I’ve written previously about vitamin D. You’ve likely heard of vitamin D and its importance. But a conversation that I have all the time with parents inspired me to write today about a very specific topic related to vitamin D. Particularly, that you should provide your older baby with vitamin D supplements as he/she begins to eat solid foods.
It’s quite an interesting situation really. Almost every parent whom I speak to knows that their baby needs vitamin D if they’re breastfed or fed a combination of breastmilk and formula. Many of the adults take vitamin D themselves. But somewhere along the way as their little one started to eat more solid foods, they stopped giving their little one vitamin D. When you step back and look at it from that perspective – that babies and adults both need vitamin D supplements, it’s not surprising that older babies and kids need vitamin D too. Yet almost no parents I speak to are giving it to their older babies and kids.
Here’s the current recommendations in both Canada and the USA*:
|Age||Recommended Intake||Safe Upper Level|
|Birth to 6 months||400 IU||1000|
|6 to 12 months||400 IU||1500|
|1 – 3 years||600 IU||2500|
|4 – 8 years||600 IU||3000|
|9 – 70 years||600 IU||4000|
|Over 70 years||800 IU||4000|
|Pregnant + Breastfeeding||600 IU||4000|
What about natural sources of vitamin D? Vitamin D is found in very few foods. One serving of salmon has an awesome 600 IU. Other fatty fish are excellent sources too. If you experienced taking cod liver oil when you were a child, you were getting an amazing 1360 IU of vitamin D in each tablespoon. The problem is that few of us eat fatty fish every day (or expose ourselves to the torture of cod live oil). People often think of milk when I talk about vitamin D. A glass of milk only has 100 IU. If a child is drinking 6 glasses of milk a day to get their vitamin D, they’re drinking so much milk that it’s crowding out other healthy foods (like vegetables and fruits) that provide other important vitamins, minerals and other nutrients. If you feed your baby formula, check the label to see how much vitamin D your baby is getting each day. As they eat more solid foods, and consume less formula, they likely aren’t meeting the vitamin D recommendations.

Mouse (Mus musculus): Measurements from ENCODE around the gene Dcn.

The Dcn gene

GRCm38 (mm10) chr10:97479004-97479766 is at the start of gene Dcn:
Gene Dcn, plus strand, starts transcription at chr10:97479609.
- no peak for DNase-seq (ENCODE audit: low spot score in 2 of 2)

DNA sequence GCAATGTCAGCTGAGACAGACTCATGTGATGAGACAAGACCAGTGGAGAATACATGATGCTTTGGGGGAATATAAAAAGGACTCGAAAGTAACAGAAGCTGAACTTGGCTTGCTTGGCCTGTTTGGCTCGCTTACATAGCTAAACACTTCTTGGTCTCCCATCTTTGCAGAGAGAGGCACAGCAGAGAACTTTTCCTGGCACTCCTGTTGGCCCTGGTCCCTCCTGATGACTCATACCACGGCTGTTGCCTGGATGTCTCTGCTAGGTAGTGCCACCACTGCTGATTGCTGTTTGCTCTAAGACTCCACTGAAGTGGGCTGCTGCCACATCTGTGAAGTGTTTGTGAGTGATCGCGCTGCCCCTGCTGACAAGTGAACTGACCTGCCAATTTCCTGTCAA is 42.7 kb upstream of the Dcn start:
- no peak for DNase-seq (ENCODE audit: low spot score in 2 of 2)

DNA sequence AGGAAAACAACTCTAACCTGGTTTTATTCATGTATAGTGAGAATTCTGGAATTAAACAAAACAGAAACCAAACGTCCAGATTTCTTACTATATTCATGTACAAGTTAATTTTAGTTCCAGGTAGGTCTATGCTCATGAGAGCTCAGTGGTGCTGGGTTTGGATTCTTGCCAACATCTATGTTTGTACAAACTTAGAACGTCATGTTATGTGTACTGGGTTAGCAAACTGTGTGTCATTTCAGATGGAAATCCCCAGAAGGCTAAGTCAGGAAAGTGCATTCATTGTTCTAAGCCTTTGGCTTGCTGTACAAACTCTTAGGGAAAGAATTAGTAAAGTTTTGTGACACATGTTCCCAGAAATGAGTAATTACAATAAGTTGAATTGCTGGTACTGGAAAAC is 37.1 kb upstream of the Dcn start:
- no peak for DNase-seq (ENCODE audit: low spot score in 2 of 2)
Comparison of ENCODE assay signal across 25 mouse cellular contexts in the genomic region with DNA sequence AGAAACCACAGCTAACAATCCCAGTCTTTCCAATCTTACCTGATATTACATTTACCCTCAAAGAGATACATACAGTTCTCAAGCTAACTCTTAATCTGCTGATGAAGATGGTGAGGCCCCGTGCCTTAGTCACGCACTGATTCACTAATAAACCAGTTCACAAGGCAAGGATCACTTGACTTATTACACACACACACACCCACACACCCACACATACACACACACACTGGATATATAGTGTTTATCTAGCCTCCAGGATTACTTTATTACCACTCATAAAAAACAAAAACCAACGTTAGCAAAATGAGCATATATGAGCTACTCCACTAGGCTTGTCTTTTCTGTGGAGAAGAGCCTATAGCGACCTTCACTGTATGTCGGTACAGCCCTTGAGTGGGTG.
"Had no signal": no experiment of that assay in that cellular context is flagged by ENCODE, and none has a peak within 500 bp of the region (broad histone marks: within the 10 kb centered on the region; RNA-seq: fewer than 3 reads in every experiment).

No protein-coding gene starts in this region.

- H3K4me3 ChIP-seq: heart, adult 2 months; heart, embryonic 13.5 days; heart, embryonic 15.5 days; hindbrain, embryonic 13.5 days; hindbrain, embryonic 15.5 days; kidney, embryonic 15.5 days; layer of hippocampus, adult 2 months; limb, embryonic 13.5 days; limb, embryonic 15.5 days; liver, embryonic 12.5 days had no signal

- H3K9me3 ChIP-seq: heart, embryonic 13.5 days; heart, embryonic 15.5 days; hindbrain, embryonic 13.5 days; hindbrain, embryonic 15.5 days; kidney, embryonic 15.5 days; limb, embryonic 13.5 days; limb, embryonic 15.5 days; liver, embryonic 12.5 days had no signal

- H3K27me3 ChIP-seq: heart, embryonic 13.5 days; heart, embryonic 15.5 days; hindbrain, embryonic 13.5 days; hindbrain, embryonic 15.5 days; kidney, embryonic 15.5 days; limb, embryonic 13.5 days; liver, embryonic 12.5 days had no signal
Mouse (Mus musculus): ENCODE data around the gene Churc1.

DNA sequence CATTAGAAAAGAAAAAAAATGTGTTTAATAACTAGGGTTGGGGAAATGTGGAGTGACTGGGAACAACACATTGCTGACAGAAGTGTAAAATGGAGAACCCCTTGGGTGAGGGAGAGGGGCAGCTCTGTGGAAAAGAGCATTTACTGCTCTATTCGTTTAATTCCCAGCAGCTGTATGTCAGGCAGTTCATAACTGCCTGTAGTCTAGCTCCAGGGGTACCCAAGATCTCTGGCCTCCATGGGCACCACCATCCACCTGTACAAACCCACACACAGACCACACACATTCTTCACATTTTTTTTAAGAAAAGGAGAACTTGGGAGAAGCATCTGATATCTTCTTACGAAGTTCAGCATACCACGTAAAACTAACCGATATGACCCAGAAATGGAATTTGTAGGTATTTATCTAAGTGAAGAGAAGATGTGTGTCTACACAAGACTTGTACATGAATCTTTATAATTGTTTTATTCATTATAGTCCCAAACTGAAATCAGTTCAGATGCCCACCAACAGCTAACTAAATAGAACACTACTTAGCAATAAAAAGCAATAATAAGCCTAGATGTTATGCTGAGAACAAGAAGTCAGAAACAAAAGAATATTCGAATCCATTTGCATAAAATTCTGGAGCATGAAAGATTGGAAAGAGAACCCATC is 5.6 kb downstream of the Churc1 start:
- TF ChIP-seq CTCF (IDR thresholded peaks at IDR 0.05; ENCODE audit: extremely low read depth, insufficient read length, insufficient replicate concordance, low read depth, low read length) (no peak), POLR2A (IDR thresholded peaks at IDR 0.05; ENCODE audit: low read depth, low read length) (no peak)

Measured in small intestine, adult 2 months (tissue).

The other natural source of vitamin D of course is sunlight. You likely know vitamin D as the sunshine vitamin. The problem is that in Canada and the northern States we don’t make vitamin D from October through March (even on sunny days) because the light’s wavelengths aren’t right. The further south you live, the more months you can make vitamin D from sunshine. But by December, only those of you living on the Florida panhandle are getting the right wavelengths of light to make vitamin D. In the summer months, clothes, sunscreen, shade, smog, and window glass all block our ability to make vitamin D from the sun.
Because vitamin D exists in few foods, and because of our indoor/sun-safe lifestyles, supplements play an important role. Vitamin D drops are tiny and have no flavour so they’re a simple way to give your child vitamin D regardless of their age. As kids get older you have more options. Children’s multivitamins (including gummies) contain various amounts of vitamin D. Check the label to see how much a given brand contains. Some fish oil liquids contain vitamin D. Again, check the bottle’s label to see if it contains vitamin D.
In summary, few kids meet their vitamin D needs through natural sources alone. There’s a number of ways to give your child enough vitamin D through supplements. Choose amongst the options of multivitamins/gummies, fish oils and/or vitamin D drops that are appropriate for your child’s age.
* Research is happening into whether the vitamin D recommendations should be higher. Until lots of large studies have been completed, as well as studies of the safety of higher doses, I recommend keeping within the range listed here.
Child-Feeding Expert Kristen Yarker, MSc, RD helps moms and dads support your picky kids to get good nutrition today…and instill a life-long love of healthy eating. Find out more at www.KristenYarker.com